But, in October of 1999 Laura was hospitalized and this time was different. when I walked into the hospital room I knew she may not recover. This time might be the one she couldn’t overcome. As the days progressed, she could not even give a feeble thumbs up, her eyes were closed and minimally reactive. I started trying to adopt her bravery, I had to face that my girl may not be able to come home again. Laura didn’t like you to dwell in sadness, she wanted giggles and grins and that was what I needed to give her. On October 15th at 11:30am she left this world surrounded with laughter through tears and boundless love.

    The best thing about Laura was she loved her people. She collected them like seashells, that, I like to think, she got from me. Once she made you part of her heart you resided there forever. And you were lucky. To be loved by Laura meant tons of laughs, singing at the top of your lungs barreling

    Community Voices

    How much do you push your body when in an effort to fight for mobility you can’t control the nerve pain or the muscle spacticity and spasms?

    I’m living with chronic intense spine pain with nerve damage and muscle atrophy in my lower body. Just a few weeks ago I was in a wheelchair for eleven days straight and could not walk at all. I haven’t been able to do anything besides the bare basics of caring for myself and my pup. Yes, the bare basics. I’m not in a wheelchair right this minute but I cannot walk without my rollator or walker with my attached cane. It’s been that way for a long time now, years.

    Anyway, I’m trying to walk (via walker) and track my steps, push myself a little more each day.

    The pain, burning and numbness take over my body and I have to stop repeatedly to bend my spine forward and relieve the pain and pressure, ease the burning. It’s horrible and the pain sucks but still, I want my life back and I’m not going down without a whole lot more fighting (again). Yes, I’ve been living with chronic pain my entire adult life, so it’s been an ongoing battle for years.

    The problem I’m having right now and daily is: when I’m pushing for mobility and trying to save my lower body (mid spine to feet) from being permanently paralyzed I’m fighting nerve damage that only relieves with ice for hours (mid to low spine and bum and hips) but muscle spasms that only relieve with heat (legs/feet).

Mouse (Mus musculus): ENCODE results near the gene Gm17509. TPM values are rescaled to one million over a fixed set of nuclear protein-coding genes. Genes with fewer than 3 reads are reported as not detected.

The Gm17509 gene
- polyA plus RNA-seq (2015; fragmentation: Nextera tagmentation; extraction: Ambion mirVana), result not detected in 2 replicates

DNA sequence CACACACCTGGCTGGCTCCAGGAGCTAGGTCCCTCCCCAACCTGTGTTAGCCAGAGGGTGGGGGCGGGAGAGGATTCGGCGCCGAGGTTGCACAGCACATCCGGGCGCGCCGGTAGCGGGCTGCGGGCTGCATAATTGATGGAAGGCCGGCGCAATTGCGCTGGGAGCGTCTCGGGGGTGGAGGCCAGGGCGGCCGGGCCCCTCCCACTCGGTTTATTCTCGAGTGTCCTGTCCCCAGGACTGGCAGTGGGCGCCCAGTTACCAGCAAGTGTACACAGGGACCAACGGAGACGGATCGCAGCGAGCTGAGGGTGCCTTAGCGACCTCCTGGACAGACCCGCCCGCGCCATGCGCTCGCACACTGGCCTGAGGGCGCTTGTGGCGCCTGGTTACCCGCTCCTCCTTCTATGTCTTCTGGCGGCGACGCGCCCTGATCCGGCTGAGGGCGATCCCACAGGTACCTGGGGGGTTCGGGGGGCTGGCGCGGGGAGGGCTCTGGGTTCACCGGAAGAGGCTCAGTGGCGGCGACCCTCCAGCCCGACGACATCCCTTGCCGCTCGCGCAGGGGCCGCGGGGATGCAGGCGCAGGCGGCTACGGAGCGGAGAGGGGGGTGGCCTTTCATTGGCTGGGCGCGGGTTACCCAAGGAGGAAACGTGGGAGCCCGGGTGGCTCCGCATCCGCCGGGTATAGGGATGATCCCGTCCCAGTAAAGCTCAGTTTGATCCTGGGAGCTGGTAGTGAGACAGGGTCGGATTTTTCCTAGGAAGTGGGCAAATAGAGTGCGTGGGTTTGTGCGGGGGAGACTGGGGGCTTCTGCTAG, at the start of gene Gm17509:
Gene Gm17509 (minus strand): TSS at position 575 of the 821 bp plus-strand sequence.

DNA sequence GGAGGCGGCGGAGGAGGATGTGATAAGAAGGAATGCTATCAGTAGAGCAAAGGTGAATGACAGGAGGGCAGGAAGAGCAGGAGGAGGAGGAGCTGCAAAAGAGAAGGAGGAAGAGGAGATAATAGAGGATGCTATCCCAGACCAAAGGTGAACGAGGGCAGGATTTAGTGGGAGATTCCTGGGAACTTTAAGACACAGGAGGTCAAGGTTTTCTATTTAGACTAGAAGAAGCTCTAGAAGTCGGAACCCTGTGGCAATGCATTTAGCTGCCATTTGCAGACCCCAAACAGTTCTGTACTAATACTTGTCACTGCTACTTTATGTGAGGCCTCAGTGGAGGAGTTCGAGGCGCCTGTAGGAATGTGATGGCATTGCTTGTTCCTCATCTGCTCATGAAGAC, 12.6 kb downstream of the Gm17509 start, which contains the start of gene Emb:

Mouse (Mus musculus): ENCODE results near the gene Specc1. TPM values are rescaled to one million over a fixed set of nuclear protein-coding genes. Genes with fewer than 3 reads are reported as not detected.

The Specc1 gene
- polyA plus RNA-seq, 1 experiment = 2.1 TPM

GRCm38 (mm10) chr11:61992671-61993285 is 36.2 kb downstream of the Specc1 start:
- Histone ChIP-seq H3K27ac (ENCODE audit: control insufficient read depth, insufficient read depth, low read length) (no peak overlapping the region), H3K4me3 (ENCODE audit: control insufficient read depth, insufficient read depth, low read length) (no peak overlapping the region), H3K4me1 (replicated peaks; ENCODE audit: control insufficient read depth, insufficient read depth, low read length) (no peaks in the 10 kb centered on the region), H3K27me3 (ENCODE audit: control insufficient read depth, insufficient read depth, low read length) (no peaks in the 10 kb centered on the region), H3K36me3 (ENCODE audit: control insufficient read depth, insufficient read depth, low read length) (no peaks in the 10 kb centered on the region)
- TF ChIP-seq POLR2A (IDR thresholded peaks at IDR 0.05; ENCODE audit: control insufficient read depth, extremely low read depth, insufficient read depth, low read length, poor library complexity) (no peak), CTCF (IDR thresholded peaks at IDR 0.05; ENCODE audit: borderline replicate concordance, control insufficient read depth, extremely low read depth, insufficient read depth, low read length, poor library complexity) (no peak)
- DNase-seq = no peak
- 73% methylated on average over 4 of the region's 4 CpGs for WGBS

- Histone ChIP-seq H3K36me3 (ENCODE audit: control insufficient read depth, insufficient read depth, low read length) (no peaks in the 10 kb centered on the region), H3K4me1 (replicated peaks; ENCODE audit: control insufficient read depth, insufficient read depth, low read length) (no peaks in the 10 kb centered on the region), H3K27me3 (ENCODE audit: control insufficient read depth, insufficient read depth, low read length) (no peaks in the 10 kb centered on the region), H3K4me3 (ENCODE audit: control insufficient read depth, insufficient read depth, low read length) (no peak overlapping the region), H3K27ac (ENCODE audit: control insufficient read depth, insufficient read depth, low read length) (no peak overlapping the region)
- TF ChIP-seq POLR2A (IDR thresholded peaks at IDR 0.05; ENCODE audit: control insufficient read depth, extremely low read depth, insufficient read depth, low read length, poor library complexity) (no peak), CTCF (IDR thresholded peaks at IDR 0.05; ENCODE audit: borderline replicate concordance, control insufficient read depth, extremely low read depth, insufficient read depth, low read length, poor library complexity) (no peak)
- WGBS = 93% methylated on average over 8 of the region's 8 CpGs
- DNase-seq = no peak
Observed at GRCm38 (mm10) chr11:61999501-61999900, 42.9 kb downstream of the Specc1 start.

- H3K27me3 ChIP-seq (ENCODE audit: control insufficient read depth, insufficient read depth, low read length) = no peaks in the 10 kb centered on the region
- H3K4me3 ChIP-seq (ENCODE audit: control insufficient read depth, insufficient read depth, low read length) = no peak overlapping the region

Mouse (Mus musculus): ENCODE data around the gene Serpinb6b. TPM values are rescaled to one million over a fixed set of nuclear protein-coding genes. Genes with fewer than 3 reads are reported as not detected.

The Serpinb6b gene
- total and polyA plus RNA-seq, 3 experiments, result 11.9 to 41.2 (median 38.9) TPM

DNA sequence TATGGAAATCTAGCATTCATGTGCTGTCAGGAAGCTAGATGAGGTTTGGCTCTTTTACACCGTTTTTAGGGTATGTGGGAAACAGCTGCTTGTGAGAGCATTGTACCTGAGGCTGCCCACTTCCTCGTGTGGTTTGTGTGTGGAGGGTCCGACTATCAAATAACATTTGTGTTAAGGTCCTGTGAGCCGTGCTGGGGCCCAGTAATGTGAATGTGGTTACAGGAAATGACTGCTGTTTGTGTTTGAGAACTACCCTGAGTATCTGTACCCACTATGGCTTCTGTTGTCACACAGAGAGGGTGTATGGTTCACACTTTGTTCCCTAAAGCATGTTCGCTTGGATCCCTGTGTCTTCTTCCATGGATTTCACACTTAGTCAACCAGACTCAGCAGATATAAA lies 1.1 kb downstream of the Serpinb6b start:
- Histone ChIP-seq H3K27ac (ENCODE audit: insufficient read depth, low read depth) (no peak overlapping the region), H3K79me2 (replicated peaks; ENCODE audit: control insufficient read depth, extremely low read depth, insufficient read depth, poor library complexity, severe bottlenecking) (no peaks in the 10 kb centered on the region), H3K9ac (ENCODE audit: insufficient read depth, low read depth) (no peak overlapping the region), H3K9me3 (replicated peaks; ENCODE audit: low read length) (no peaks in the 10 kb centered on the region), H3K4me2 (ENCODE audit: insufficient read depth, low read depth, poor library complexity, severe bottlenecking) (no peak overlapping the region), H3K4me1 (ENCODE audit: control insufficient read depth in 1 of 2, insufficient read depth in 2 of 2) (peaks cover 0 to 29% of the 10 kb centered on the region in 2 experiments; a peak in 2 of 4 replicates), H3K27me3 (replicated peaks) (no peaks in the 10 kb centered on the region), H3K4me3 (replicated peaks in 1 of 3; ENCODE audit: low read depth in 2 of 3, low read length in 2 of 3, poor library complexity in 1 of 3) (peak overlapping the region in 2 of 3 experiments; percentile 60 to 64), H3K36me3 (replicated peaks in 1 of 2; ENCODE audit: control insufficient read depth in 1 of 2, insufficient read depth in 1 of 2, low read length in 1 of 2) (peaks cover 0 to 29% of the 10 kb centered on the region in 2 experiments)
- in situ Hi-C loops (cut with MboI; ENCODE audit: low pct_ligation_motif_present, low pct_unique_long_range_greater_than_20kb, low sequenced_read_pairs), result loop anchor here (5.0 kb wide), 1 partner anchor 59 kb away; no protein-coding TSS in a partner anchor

Just exactly how much muscle spasms/spasticity is too much and how do I know if I’m pushing way too much or just not enough? I’m really not knowing and I know if I don’t keep fighting and just stay in whats comfortable and least painful I won’t be out of the wheelchair very long. Any tips, advice? I welcome them all please. This pain is making me a little bit nuts and I’m using ice and heat at the same time to combat the different parts and symptoms on my lower body. I’m exhausted and frustrated to say the least. #ChronicPain #FailedBackSurgery #Nervedamage #DDD #Osteoarthritis #spinestimulator #migratedleadwire #Exercise #Neuropathy #MuscleWasting #Tremors #numb #tingling #Burning #Spasticity #musclespasms #mobility #Fibromyalgia

    12 people are talking about this
    Community Voices

    #AskMe : Are there certain exercises that can help someone better manage their MS?

    <p><a class="tm-topic-link mighty-topic" title="#AskMe" href="/topic/askme/" data-id="5bc4f46d95775e00ad460618" data-name="#AskMe" aria-label="hashtag #AskMe">#AskMe</a> : Are there certain exercises that can help someone better manage their <a href="https://themighty.com/topic/multiple-sclerosis/?label=MS" class="tm-embed-link  tm-autolink health-map" data-id="5b23ce9f00553f33fe998486" data-name="MS" title="MS" target="_blank">MS</a>?</p>
    Community Voices

    Cerebral Palsy isn't a Childhood Disease, it is a lifetime

    <p><a href="https://themighty.com/topic/cerebral-palsy/?label=Cerebral Palsy" class="tm-embed-link  tm-autolink health-map" data-id="5b23ce6c00553f33fe98f700" data-name="Cerebral Palsy" title="Cerebral Palsy" target="_blank">Cerebral Palsy</a> isn't a Childhood Disease, it is a lifetime</p>
    8 people are talking about this
    Community Voices

    What would it be like

    How’s it going to be when I walk and talk a little faster
    How would it be going up and down stairs in a breeze
    And walking in the park
    How would it be
    walking hand-in-hand around the mall and around town
    Opening doors for you and pulling out your chair
    How’s it going to be
    Not falling and meeting the floor again and again
    Raising fear and being picked up
    How would it be
    Without a wheelchair
    Without a walker
    Without a cane
    How would it be with no PT, OT and physiologist needed
    How would it be
    With clear vision and no optic neuritis
    no TN pain
    No spasticity
    How would it be
    With no sudden urgency and
    No tremors and Eating with your dominant hand smoothly